healthHealth and Medicine

Why Do So Many People Sneeze When They Look At The Sun?


Tom Hale

Tom is a writer in London with a Master's degree in Journalism whose editorial work covers anything from health and the environment to technology and archaeology.

Senior Journalist


Have you left a dark movie theater on a sunny day and fallen into an unexpected fit of sneezes? If so, you’re not alone. A surprisingly large number of people have a strange reflex reaction where a sudden increase in light intensity causes them to sneeze.

It’s actually a recognized condition known as the photic sneeze reflex (PSR) or – not joking – ACHOO syndrome (Autosomal Dominant Compelling Helio-Ophthalmic Outburst).


It affects up to 33 percent of the US population, with 67 percent of those being female and 94 percent being from Caucasian backgrounds, according to a study from 1995 by the University of Alabama at Birmingham. Evidence also says the trait is partly genetic, so you can even pick it up on a 23andMe genetic test kit.

So, what’s it all about?

It’s a question that even perplexed the ancient Greek philosopher Aristotle some 2,300 years ago, when he posed the great question: “Why does the heat of the Sun provoke sneezing?” 

The truth is, there is little in the way of hard scientific studies on the subject, since it’s often seen as a humorous quirk rather than a debilitating illness.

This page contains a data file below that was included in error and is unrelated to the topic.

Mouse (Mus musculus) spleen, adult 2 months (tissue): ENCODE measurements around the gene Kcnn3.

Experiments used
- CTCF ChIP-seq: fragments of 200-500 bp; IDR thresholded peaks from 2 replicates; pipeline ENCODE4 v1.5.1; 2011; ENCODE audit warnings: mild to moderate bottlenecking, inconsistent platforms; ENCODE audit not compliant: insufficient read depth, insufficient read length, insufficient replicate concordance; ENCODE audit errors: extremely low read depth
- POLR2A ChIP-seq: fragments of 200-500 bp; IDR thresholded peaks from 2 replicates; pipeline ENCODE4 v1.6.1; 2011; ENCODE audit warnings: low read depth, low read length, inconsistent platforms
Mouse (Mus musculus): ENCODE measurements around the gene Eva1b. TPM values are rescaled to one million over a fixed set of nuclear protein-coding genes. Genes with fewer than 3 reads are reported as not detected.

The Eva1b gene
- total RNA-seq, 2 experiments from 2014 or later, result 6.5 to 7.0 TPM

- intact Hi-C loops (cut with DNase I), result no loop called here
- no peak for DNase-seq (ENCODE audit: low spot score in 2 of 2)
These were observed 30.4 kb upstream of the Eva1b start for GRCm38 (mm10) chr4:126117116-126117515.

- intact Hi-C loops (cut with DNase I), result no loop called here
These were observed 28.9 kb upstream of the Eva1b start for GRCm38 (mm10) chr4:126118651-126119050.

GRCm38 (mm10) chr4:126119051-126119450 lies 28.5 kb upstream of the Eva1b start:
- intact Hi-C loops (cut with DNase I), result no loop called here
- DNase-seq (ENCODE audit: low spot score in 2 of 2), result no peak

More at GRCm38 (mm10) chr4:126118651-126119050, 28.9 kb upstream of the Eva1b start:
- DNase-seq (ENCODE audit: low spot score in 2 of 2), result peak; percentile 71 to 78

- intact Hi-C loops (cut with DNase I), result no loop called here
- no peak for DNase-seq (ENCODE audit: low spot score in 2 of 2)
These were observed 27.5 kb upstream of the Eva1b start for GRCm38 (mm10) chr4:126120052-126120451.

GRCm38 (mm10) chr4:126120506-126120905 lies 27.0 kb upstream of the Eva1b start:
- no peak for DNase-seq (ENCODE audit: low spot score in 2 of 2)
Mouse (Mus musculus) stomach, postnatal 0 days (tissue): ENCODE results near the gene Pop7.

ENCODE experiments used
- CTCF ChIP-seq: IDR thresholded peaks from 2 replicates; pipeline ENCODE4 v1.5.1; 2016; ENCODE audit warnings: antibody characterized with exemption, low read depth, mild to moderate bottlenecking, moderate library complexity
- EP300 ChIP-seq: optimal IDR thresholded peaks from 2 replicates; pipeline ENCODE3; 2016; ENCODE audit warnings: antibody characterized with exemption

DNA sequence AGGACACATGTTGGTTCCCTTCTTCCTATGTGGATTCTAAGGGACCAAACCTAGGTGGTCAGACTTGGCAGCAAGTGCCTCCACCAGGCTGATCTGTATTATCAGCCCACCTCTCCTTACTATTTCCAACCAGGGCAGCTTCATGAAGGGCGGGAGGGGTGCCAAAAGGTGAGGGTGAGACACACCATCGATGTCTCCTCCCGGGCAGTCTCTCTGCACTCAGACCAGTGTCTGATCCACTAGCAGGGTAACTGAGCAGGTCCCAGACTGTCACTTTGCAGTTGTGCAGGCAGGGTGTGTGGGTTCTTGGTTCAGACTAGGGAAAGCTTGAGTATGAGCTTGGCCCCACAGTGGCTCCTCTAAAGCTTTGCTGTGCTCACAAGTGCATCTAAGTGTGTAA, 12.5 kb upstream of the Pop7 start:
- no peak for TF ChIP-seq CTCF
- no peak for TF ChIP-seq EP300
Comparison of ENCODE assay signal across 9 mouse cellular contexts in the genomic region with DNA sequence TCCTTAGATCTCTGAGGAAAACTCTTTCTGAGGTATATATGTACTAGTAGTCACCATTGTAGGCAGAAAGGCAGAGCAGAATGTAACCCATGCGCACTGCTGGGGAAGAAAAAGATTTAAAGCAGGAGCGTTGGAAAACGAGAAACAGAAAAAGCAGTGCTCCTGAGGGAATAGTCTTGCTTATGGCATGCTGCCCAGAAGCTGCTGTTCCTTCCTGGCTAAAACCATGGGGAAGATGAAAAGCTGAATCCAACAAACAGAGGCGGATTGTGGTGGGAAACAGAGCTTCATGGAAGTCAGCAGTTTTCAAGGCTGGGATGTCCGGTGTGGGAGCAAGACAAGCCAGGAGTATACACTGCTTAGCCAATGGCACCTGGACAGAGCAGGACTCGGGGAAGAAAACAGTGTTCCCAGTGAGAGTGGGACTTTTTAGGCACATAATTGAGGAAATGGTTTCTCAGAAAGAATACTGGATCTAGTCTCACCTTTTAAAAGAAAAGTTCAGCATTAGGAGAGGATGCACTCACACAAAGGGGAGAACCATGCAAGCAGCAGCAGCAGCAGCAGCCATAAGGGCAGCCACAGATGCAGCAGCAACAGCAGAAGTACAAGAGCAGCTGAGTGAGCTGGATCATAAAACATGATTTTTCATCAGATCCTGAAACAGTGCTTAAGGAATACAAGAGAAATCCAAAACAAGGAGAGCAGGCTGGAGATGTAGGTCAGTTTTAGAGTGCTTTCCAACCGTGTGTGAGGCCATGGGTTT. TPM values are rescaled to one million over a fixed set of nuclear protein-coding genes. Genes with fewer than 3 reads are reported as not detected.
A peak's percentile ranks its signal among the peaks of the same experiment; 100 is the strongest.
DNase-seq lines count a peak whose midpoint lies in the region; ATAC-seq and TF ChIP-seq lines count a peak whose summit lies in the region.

Nevertheless, the leading theory says that a case of the solar sneezes might be caused by a minor glitch in the trigeminal nerve. One of the largest cranial nerves, it carries sensory information down separate branches across the face under the eye, the nose, mouth, and jaw. A handful of sneezing abnormalities are caused by stimulation to the trigeminal nerve terminal in the nasal cavity's mucous-making membrane.

People with PSR might have a bit of "cross-wiring" in this area's nerve network, causing inadvertent signals to be sparked across when they shouldn't be. The theory goes that bright light will cause the pupils in one's eyes to constrict. This nerve signal "accidentally" excites the nerve pathway, which prompts a flow of mucous a few centimeters away in the nose. This could be mistaken by the brain as an irritant and hence leads to a sneeze.

Some have gone even further to suggest it could be an evolutionary relic from our cavemen ancestors. When living in a musty and dusty cave with a smoky fire burning, a sneeze when heading outside could be advantageous as it clears the airways from pathogens and foreign bodies. However, that's purely speculation.

The hard truth still remains unknown. But after finding a perpetual source of energy and curing all known diseases, those scientists better get to solving ACHOO syndrome.


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